Recently, I converted my address book application to use vcards, a standard which is widely supported and seems to be highly flexible when it comes to storing and using address/contact information.
In writing code to read, store and translate vcard data, I was reminded of the way EDI is handled. The two have some significant similarities. The upside for vcards is that the standard is readily available only as an RFC (Request For Comment, a standards document). EDI suffers from the fact that a single entity owns all the standards for all possible documents, and it forces you to pay significant amounts to obtain the standards document for any given “transaction set” (e.g. an invoice).
In the process of writing this code, I decided to look up all my old documentation from the days when I was writing EDI code (decades ago). The EDI standard is composed first of definition for various segments. For example:
N1*ST*My Discount Store*92*333
A single line is known as a segment. The first “element” (between asterisks) is the segment identifier. This says what type of segment it is and how to interpret the various fields in the segment.
The fields shown above in order are:
- Entity Identifier Code
- Identification Code Qualifier
- Identification Code
The “N1” segment has a few other elements, but these are the ones represented in our segment. The “ST” in the first element (after the “N1”) indicates that this name is a “ship-to”. The ship to company name follows as element 2. The last two identifiers are values which the sender and receiver of the EDI document understand. They qualify the name/entity in some agreed upon way.
I’ve shown an EDI document previously. It is composed of numerous segments, each of which are designed to go with a specific “transaction set” (document). Typical EDI transmissions have probably under 50 lines, but they can have hundreds, depending on the transaction and the document type (purchase order, invoice, disbursement voucher).
It should be noted that even though there is an EDI standard for each type of document or transaction, each company may have a slightly different implementation of that standard.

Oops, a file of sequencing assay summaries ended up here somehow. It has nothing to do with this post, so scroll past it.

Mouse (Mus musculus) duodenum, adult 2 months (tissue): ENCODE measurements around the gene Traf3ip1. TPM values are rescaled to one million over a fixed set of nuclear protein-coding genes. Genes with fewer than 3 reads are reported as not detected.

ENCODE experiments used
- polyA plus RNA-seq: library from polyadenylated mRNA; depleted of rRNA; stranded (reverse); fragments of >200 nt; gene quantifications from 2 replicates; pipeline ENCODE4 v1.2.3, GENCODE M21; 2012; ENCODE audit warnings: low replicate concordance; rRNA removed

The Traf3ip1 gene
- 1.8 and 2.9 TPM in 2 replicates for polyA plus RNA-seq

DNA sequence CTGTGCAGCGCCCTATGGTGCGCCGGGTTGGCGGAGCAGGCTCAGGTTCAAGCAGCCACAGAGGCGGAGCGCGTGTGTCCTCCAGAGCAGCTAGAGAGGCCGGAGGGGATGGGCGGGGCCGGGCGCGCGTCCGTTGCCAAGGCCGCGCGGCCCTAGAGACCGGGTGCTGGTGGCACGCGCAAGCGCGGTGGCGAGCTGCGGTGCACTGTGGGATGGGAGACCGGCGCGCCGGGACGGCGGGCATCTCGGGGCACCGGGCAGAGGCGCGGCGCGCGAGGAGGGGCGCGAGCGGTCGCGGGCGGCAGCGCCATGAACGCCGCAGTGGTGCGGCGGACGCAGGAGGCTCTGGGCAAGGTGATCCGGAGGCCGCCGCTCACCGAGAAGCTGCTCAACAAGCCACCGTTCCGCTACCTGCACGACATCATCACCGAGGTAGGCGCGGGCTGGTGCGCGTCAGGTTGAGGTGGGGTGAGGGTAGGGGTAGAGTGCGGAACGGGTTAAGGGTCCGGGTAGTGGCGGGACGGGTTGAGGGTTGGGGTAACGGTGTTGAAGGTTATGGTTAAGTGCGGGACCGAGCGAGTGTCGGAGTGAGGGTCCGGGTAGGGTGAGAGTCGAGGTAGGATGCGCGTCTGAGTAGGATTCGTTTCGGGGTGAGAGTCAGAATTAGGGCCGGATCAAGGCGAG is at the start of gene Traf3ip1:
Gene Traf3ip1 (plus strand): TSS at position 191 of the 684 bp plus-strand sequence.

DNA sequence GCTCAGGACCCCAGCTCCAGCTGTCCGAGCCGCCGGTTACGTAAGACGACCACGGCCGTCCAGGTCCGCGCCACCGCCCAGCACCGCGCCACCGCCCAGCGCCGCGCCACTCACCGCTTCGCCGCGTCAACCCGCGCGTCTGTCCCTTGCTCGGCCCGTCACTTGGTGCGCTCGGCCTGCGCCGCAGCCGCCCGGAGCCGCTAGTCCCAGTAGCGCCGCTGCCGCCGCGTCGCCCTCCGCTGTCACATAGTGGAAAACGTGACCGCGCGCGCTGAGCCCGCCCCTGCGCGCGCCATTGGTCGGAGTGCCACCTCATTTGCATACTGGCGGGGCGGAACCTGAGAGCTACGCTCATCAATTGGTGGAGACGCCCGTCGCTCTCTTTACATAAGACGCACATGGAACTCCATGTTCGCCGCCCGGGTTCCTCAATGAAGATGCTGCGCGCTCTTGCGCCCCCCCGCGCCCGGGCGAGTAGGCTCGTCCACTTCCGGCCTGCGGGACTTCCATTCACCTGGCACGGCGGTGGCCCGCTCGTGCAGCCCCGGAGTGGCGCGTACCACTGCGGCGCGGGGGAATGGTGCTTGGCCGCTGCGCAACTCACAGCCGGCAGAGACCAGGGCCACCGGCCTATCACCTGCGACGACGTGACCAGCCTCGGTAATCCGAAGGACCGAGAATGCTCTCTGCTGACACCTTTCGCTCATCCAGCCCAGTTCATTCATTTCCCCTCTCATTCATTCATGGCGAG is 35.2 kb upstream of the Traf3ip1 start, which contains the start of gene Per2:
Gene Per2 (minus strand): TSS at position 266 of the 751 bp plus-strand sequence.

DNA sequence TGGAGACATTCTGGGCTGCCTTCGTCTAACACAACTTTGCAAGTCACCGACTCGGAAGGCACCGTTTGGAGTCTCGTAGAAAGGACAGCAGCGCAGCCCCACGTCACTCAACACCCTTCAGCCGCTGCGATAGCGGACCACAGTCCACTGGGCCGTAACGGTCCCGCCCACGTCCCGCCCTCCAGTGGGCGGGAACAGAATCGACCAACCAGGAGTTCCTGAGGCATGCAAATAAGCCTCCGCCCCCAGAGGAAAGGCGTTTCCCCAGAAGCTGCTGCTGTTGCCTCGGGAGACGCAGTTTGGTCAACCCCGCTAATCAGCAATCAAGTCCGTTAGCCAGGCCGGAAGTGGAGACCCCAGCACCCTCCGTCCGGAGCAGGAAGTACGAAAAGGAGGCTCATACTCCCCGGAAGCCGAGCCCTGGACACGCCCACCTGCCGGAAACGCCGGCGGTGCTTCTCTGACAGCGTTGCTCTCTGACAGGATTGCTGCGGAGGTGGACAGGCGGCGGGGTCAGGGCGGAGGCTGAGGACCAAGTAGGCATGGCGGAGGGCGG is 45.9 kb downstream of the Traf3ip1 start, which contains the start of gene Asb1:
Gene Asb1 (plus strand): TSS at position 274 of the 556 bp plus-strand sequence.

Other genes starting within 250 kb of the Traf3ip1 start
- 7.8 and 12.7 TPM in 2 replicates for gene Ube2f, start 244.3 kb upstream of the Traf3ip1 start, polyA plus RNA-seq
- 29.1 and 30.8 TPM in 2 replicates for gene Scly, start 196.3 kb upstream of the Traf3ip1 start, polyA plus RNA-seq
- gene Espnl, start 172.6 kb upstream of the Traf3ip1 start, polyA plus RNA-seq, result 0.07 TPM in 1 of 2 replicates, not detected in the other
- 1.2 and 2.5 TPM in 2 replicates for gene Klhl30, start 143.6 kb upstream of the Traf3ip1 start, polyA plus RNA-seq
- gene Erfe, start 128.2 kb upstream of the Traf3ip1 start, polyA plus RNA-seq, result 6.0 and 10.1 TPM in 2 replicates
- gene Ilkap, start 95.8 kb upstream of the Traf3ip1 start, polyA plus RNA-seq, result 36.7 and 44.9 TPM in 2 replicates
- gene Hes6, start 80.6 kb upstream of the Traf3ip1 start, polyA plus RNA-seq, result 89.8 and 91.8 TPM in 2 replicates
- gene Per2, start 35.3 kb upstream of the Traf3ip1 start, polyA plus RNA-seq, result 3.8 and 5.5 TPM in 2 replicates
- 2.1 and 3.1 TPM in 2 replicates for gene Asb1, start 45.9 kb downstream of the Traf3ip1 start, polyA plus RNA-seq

EDI transactions are relatively easy to parse compared to XML. But one of the things I realized when I started looking over my documentation was that EDI is not necessarily a good format for storing data. You’re better off using a SQL database. The SQL back end can do a lot of work for you, but it takes a good designer to design the initial database structure.
What EDI excels at is the thing that XML supposedly (but not really) excels at– the transmission of “standard” data in a compact, easily parsable way. It’s even human-readable, if that was ever a selling point. (It was supposedly a selling point for XML, but I never knew anyone who tried to parse an XML document manually. The mutual agreement on each side of the EDI transaction (transmission and receipt) means that it’s a rather simple matter to parse a transaction set manually (if you wanted to) but particularly with automation.
Vcards are much like EDI documents, but because of the way the standard is implemented, parsing them can be hairy, more so than EDI. I had to veer off the standard in a couple of cases because of the way the standard implemented some items. But vcards are meant to not only serve as a medium for exchange of information (like EDI) but also as a storage format. My address book software reads a flat file of vcards in order to do its job. And it implements a subset of the standard. My parser is geared to my use of vcards, and is not robust when it comes to implementing the standard exactly.
My point here is that, again, EDI and similar standards are superior to XML, and that EDI as a standard is really only good for transmission of data, not storage.